Recipe 1.7 Connecting to a Named Instance of SQL Server or Microsoft Data Engine (MSDE)

Recipe 1.7 Connecting to a Named Instance of SQL Server or Microsoft Data Engine (MSDE)


You want to connect to a named instance of a SQL Server or Microsoft Data Engine (MSDE).


You need to understand what a SQL Server or MSDE named instance is and how to connect to one. The sample code contains a single event handler:

Connect Button.Click

Creates and opens a connection to a named instance of a SQL Server. Information about the SQL Server is displayed from the properties of the SqlConnection object.

The C# code is shown in Example 1-6.

Example 1-6. File: ConnectNamedInstanceForm.cs
 // Namespaces, variables, and constants
using System;
using System.Configuration;
using System.Windows.Forms;
using System.Text;
using System.Data.SqlClient;

//  . . . 

private void connectButton_Click(object sender, System.EventArgs e)
    StringBuilder result = new StringBuilder( );

    SqlConnection conn = new SqlConnection(

        conn.Open( );

        // Return some information about the server.
            "ConnectionState = " + conn.State + Environment.NewLine +
            "DataSource = " + conn.DataSource + Environment.NewLine +
            "ConnectionState = " + conn.State + Environment.NewLine +
            "ServerVersion=" + conn.ServerVersion +
    catch(Exception ex) 
        conn.Close( );

    result.Append("ConnectionState = " + conn.State);

    resultTextBox.Text = result.ToString( );


SQL Server 2000 introduced the ability to install multiple copies of SQL Server on a single computer. Only one copy can function as the default instance at any time; it is identified by the network name of the computer on which it is running. All other copies are named instances and are identified by the network name of the computer plus an instance name . The format is <computerName>\<instanceName> . This format is used in the connection string to specify the Data Source attribute for a named instance.

Each instance operates independently of the other instances installed on the same computer. Each instance has its own set of system and user databases that are not shared between instances and it runs within its own security context. The maximum number of instances supported on SQL Server 2000 is 16. The Microsoft Distributed Transaction Coordinator (DTC) and the Microsoft Search services are installed and used simultaneously by every installed instance of SQL Server. Client tools such as Enterprise Manager and Query Analyzer are also shared.

The System.Data.SqlClient class cannot automatically discover the port number of a named instance of SQL Server listening on a port other than the default 1433. To connect to a named instance of SQL Server listening on a custom port, specify the port number following the instance name in the connection string separated by a comma. For, if the named instance msde01 was set up to listen on port 1450, the following connection string might be used:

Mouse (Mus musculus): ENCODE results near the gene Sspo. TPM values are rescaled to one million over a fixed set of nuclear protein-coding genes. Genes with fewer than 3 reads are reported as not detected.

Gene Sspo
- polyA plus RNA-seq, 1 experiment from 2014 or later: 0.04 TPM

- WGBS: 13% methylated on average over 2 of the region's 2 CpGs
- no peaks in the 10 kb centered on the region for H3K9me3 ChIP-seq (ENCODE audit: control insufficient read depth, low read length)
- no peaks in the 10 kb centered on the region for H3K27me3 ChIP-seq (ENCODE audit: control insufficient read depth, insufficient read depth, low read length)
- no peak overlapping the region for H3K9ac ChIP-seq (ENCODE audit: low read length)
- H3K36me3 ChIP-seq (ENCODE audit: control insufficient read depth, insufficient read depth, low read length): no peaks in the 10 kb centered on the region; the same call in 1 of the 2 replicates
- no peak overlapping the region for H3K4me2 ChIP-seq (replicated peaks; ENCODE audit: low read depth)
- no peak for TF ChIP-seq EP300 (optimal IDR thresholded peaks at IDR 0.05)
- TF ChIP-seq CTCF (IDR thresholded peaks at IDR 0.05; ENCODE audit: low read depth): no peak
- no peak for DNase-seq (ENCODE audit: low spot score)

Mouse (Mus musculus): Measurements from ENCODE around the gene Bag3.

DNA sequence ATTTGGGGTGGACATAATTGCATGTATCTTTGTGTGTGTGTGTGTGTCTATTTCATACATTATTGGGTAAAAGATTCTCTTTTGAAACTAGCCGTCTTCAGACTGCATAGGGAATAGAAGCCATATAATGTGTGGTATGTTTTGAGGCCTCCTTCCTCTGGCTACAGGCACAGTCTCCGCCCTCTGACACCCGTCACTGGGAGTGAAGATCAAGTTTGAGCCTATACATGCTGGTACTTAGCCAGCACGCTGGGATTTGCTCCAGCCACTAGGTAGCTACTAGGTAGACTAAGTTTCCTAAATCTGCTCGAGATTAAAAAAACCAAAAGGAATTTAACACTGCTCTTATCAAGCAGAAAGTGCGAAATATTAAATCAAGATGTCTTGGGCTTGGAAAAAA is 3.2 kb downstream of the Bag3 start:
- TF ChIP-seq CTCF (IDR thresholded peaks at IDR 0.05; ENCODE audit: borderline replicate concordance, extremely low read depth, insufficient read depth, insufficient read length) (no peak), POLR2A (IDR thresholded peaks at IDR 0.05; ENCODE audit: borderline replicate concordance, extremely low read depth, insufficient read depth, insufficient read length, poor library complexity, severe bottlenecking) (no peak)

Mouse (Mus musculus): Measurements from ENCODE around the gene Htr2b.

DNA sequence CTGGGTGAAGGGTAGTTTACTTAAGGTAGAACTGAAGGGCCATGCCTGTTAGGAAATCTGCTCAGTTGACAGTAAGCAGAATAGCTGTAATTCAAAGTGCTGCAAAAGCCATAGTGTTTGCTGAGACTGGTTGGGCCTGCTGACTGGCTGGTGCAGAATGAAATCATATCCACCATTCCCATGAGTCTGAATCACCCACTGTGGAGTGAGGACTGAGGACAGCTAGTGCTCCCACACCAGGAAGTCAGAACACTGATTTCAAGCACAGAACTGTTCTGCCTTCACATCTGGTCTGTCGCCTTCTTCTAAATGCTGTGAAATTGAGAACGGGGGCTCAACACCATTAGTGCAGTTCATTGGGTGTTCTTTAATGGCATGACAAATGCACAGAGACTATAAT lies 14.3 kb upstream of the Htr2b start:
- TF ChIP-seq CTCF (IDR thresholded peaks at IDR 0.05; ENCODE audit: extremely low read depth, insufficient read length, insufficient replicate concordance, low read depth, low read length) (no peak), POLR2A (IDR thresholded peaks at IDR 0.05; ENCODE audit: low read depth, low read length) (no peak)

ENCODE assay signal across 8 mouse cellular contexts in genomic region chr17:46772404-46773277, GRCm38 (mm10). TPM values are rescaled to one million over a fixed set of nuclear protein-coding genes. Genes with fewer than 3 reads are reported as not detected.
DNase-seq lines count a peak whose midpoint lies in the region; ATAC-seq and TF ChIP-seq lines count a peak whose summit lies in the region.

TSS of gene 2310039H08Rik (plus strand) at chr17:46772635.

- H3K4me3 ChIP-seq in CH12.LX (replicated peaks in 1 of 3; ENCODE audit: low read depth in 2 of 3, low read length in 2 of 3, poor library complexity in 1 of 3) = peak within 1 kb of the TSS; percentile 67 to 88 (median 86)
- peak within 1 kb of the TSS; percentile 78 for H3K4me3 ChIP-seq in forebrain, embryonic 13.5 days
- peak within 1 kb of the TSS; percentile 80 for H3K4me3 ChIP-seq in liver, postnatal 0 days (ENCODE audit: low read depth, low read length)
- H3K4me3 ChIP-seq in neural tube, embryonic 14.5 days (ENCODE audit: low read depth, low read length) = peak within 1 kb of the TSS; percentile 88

Data Source=(local)\  msde01,1450  ;Integrated security=SSPI;
    Initial Catalog=Northwind 

Recipe 1.8 Connecting to SQL Server Using Integrated Security from ASP.NET


You want to coordinate Windows security accounts between an ASP.NET application and SQL Server.


Connect to SQL Server from ASP.NET using Windows Authentication in SQL Server.


Connecting to a SQL Server database provides two different authentication modes:

Windows Authentication

Uses the current security identity from the Windows NT or Windows 2000 user account to provide authentication information. It does not expose the user ID and password and is the recommended method for authenticating a connection.

SQL Server Authentication

Uses a SQL Server login account providing a user ID and password.

Integrated security requires that the SQL Server is running on the same computer as IIS and that all application users are on the same domain so that their credentials are available to IIS. The following areas of the application need to be configured:

  • Configure the ASP.NET application so that Integrated Windows Authentication is enabled and Anonymous Access is disabled.

  • The web.config file establishes the authentication mode that the application uses and that the application will run as or impersonate the user. Add the following elements to the web.config file:

     <authentication mode="Windows" />
    <identity impersonate="true" /> 
  • The connection string must contain attributes that tell the SQL Server that integrated security is used. Use the Integrated Security=SSPI attribute-and-value pair instead of the User ID and Password attributes in the connection string. The older attribute-and-value pair Trusted_Connection=Yes is also supported.

  • Add users and groups from the domain and set their access permissions as required.

By default, ASP.NET applications run in the context of a local user ASPNET on IIS. The account has limited permissions and is local to the IIS computer and therefore not recognized as a user on remote computers. To overcome this limitation when SQL Server is not on the same computer as IIS, run the web application in the context of a domain user recognized on both IIS and SQL Server computers.

In addition to the areas identified where IIS and SQL Server are on the same computer, the following additional items must be configured if the SQL Server is on a different computer:

  • Ensure that the mapped domain user has required privileges to run the web application.

  • Configure the web application to impersonate the domain user. Add the following elements to the web.config file for the web application:

     <authentication mode="Windows" />
    <identity impersonate="true" userName="domain\username"
            password="myPassword" />